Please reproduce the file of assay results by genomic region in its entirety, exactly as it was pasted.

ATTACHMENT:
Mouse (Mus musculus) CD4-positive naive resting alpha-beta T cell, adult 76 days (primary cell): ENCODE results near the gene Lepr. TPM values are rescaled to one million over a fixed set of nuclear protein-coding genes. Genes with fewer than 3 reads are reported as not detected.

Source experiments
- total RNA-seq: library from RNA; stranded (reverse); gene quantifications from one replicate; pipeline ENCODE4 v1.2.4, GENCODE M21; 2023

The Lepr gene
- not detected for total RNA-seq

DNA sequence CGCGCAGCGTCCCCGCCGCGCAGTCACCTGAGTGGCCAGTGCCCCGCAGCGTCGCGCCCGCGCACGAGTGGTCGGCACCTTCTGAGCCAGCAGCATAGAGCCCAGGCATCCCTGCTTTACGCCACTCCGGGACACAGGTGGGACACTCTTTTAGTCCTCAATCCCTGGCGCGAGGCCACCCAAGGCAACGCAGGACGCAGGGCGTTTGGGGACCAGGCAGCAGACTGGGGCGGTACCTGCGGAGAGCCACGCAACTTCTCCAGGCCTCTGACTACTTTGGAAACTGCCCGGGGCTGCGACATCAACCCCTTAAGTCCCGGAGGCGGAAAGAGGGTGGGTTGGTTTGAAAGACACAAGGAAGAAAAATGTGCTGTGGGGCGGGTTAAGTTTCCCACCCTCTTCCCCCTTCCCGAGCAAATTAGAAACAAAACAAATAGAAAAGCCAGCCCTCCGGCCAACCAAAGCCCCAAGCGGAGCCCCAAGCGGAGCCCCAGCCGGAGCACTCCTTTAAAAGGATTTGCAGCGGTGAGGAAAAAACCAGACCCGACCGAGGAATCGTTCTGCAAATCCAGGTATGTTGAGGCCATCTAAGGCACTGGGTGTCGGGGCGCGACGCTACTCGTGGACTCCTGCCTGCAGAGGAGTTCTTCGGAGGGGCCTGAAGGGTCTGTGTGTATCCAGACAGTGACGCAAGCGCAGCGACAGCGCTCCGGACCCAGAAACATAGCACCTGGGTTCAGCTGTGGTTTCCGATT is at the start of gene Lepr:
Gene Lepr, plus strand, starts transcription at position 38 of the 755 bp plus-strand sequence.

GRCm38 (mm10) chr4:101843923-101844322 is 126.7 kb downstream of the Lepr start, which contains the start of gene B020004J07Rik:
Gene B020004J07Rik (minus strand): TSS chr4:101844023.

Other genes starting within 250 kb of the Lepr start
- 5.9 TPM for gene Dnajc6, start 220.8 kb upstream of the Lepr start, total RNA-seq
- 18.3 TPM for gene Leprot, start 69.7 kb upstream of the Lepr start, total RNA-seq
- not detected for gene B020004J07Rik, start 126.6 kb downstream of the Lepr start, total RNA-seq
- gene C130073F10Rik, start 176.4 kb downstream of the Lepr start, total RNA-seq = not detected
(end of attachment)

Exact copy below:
Mouse (Mus musculus) CD4-positive naive resting alpha-beta T cell, adult 76 days (primary cell): ENCODE results near the gene Lepr. TPM values are rescaled to one million over a fixed set of nuclear protein-coding genes. Genes with fewer than 3 reads are reported as not detected.

Source experiments
- total RNA-seq: library from RNA; stranded (reverse); gene quantifications from one replicate; pipeline ENCODE4 v1.2.4, GENCODE M21; 2023

The Lepr gene
- not detected for total RNA-seq

DNA sequence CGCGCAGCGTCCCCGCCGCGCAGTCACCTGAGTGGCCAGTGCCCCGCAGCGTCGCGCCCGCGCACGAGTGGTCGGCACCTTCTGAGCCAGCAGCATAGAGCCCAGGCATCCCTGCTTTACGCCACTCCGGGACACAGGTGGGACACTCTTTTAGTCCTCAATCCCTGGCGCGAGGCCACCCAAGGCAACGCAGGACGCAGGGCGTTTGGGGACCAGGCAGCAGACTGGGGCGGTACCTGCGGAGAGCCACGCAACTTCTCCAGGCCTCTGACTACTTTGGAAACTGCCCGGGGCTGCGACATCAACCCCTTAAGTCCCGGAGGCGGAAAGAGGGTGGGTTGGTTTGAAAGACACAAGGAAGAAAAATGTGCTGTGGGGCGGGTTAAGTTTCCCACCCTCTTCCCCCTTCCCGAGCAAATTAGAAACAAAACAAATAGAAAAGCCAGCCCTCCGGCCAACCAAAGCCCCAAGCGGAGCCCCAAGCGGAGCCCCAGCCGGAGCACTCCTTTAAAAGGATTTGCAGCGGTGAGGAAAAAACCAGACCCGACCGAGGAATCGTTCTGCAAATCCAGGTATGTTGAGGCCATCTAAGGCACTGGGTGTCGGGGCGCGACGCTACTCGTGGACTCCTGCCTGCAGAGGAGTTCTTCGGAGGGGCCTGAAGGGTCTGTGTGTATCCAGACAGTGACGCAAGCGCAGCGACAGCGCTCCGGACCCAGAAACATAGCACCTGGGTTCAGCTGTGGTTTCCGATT is at the start of gene Lepr:
Gene Lepr, plus strand, starts transcription at position 38 of the 755 bp plus-strand sequence.

GRCm38 (mm10) chr4:101843923-101844322 is 126.7 kb downstream of the Lepr start, which contains the start of gene B020004J07Rik:
Gene B020004J07Rik (minus strand): TSS chr4:101844023.

Other genes starting within 250 kb of the Lepr start
- 5.9 TPM for gene Dnajc6, start 220.8 kb upstream of the Lepr start, total RNA-seq
- 18.3 TPM for gene Leprot, start 69.7 kb upstream of the Lepr start, total RNA-seq
- not detected for gene B020004J07Rik, start 126.6 kb downstream of the Lepr start, total RNA-seq
- gene C130073F10Rik, start 176.4 kb downstream of the Lepr start, total RNA-seq = not detected